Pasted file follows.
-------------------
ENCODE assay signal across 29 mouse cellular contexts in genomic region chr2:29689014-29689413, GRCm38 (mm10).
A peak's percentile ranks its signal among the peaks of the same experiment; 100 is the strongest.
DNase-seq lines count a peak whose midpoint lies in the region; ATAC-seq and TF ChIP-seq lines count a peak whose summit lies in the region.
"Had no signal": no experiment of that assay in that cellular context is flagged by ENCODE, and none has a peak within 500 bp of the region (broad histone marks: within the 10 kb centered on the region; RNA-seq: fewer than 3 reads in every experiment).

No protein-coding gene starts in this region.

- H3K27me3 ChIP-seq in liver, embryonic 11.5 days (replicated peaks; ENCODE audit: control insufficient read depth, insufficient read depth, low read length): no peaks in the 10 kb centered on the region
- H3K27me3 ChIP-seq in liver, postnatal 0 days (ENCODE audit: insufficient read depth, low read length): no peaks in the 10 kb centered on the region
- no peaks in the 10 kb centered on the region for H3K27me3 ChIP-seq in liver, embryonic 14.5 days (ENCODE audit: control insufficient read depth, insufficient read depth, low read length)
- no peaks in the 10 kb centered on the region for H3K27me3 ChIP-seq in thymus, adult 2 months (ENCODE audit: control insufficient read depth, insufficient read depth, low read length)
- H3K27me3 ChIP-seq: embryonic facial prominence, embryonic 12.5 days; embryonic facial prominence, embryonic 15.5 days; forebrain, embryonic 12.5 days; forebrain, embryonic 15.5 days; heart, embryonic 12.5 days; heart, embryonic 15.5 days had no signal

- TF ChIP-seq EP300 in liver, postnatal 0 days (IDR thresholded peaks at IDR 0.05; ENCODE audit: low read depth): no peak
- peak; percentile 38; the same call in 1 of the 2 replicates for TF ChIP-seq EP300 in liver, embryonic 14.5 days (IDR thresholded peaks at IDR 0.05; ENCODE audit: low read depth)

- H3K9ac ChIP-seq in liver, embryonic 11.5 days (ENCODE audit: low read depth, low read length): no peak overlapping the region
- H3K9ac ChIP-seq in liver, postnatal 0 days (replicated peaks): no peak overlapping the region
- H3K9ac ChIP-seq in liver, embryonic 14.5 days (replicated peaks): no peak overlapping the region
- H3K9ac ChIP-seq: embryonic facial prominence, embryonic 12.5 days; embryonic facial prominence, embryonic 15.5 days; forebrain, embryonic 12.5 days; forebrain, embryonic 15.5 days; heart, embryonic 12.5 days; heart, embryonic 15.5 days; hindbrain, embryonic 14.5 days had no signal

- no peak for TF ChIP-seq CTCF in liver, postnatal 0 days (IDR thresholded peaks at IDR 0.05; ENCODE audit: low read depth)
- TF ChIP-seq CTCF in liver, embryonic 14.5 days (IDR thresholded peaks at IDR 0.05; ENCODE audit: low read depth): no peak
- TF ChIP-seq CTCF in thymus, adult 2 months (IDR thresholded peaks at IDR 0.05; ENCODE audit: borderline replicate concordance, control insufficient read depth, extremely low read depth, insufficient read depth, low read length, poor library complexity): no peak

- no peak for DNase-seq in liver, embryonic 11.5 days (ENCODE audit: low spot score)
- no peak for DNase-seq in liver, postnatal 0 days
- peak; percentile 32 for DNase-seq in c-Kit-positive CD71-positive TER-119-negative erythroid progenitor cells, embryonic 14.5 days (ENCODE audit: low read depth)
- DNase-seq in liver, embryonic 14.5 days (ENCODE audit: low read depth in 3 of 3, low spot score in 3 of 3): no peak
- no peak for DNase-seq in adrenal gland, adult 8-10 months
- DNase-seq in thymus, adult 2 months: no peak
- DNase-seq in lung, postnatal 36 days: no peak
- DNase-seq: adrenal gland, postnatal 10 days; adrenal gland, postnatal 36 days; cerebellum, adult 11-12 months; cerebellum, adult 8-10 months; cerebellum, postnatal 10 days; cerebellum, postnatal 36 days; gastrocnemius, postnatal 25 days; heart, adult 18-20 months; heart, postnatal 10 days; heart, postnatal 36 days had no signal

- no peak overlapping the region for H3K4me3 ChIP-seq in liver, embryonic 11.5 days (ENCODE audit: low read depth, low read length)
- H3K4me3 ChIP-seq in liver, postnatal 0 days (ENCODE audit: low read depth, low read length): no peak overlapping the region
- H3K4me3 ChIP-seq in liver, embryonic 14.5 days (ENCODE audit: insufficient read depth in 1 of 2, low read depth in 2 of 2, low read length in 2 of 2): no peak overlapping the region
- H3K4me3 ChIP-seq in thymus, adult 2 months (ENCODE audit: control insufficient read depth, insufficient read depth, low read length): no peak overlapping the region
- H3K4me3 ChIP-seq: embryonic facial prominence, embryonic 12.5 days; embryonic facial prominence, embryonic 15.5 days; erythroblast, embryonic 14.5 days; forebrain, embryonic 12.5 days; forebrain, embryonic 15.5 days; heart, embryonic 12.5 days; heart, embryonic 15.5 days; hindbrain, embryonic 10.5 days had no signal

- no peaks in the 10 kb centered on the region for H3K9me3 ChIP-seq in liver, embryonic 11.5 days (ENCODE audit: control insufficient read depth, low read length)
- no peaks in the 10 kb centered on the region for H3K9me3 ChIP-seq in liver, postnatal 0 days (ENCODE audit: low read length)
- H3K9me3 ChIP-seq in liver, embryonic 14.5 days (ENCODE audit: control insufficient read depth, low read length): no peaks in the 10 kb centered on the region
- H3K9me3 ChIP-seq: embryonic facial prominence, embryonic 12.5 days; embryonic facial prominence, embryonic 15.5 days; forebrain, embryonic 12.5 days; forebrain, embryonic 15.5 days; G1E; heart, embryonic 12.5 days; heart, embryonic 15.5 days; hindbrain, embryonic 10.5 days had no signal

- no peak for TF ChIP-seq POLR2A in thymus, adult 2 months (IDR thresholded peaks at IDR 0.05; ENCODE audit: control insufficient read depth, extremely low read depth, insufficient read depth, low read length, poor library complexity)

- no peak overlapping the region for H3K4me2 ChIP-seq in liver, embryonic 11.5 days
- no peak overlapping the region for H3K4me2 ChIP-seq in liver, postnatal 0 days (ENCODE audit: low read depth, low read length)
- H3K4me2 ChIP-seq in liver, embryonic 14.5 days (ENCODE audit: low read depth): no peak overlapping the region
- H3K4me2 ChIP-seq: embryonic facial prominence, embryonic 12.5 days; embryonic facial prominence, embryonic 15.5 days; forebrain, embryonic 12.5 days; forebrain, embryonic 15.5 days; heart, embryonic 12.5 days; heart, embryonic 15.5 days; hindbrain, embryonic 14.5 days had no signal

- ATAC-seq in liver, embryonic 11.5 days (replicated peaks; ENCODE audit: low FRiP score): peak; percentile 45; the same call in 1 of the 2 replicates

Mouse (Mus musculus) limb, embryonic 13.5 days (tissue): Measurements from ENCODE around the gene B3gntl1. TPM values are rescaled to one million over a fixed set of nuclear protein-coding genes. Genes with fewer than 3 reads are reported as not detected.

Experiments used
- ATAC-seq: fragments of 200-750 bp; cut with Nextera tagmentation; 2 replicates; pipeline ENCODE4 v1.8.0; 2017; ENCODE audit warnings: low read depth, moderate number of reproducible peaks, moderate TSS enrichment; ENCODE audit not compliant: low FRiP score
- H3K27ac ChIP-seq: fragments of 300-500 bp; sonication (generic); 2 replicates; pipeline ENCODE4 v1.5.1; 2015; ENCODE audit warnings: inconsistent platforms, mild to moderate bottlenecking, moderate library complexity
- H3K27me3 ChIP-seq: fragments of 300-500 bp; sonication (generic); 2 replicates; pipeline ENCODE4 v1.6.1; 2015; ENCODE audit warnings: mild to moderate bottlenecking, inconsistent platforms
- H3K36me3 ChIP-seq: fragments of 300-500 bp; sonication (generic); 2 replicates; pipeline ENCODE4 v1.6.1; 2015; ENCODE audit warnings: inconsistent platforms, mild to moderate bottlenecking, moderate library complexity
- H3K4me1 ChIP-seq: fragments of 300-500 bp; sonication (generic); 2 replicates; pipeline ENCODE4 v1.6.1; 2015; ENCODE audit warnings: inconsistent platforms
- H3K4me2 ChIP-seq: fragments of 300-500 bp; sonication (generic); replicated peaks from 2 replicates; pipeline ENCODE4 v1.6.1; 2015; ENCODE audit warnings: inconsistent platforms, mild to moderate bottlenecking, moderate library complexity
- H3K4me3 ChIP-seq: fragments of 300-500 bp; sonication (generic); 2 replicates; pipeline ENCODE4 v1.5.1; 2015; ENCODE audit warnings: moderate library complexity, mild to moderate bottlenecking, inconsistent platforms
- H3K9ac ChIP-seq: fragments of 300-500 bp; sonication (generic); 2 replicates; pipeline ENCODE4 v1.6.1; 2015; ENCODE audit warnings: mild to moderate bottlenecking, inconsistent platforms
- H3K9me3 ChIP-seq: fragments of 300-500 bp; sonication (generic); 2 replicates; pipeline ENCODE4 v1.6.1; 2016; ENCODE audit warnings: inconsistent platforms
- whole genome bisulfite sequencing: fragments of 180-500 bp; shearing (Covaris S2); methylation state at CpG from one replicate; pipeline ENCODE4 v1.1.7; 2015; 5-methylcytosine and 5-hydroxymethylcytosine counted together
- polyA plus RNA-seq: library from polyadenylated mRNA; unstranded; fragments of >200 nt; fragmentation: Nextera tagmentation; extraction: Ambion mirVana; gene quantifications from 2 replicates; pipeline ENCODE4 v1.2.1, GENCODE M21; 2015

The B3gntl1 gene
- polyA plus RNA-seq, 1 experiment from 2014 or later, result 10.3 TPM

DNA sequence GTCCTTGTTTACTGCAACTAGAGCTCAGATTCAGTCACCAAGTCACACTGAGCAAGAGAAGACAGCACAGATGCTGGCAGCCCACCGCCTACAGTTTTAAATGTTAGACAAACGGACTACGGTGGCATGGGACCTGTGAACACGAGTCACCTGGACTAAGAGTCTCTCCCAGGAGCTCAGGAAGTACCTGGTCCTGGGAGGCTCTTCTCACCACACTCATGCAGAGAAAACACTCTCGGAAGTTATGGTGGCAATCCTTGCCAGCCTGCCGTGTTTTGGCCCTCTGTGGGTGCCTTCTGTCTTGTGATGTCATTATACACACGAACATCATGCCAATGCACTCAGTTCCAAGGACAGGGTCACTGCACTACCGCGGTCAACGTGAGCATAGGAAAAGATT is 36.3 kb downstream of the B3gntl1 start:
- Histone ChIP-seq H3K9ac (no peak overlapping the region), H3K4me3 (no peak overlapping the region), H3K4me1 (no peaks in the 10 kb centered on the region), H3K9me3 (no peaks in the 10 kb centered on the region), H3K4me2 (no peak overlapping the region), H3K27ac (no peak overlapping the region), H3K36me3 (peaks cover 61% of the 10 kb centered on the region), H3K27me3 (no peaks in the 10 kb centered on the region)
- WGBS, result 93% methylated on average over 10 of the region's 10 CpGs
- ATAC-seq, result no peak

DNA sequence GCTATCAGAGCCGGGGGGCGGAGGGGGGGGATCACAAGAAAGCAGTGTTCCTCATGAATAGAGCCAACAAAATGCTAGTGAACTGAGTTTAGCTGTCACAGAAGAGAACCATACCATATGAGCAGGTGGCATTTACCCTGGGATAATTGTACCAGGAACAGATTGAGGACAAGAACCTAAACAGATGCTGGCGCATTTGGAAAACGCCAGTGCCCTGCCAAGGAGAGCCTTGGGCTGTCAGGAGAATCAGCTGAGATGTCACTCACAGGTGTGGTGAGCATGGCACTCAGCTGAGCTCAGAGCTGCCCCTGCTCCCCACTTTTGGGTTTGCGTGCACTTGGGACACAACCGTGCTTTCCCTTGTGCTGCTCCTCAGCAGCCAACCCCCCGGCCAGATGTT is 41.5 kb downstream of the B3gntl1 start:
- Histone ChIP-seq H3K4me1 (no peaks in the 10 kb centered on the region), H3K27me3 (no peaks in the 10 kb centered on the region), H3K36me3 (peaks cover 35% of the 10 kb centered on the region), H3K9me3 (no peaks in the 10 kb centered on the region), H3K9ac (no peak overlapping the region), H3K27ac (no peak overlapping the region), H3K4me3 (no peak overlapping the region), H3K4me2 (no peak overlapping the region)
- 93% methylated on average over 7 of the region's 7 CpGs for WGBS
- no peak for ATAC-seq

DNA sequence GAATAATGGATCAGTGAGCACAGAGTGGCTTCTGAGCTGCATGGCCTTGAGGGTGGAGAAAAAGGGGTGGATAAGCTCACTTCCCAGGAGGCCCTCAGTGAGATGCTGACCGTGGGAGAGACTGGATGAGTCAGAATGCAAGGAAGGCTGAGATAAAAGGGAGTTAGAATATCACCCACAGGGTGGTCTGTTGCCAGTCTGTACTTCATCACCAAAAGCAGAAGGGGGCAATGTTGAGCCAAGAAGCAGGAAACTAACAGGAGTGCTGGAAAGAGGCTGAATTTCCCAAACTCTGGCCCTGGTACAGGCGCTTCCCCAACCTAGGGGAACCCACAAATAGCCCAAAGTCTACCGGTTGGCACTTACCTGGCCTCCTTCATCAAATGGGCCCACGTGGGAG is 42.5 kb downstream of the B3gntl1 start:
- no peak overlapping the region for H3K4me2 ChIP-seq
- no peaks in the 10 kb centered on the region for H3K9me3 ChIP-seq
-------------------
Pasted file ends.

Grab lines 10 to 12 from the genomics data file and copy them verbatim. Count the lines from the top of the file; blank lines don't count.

- H3K27me3 ChIP-seq: embryonic facial prominence, embryonic 12.5 days; embryonic facial prominence, embryonic 15.5 days; forebrain, embryonic 12.5 days; forebrain, embryonic 15.5 days; heart, embryonic 12.5 days; heart, embryonic 15.5 days had no signal

- TF ChIP-seq EP300 in liver, postnatal 0 days (IDR thresholded peaks at IDR 0.05; ENCODE audit: low read depth): no peak
- peak; percentile 38; the same call in 1 of the 2 replicates for TF ChIP-seq EP300 in liver, embryonic 14.5 days (IDR thresholded peaks at IDR 0.05; ENCODE audit: low read depth)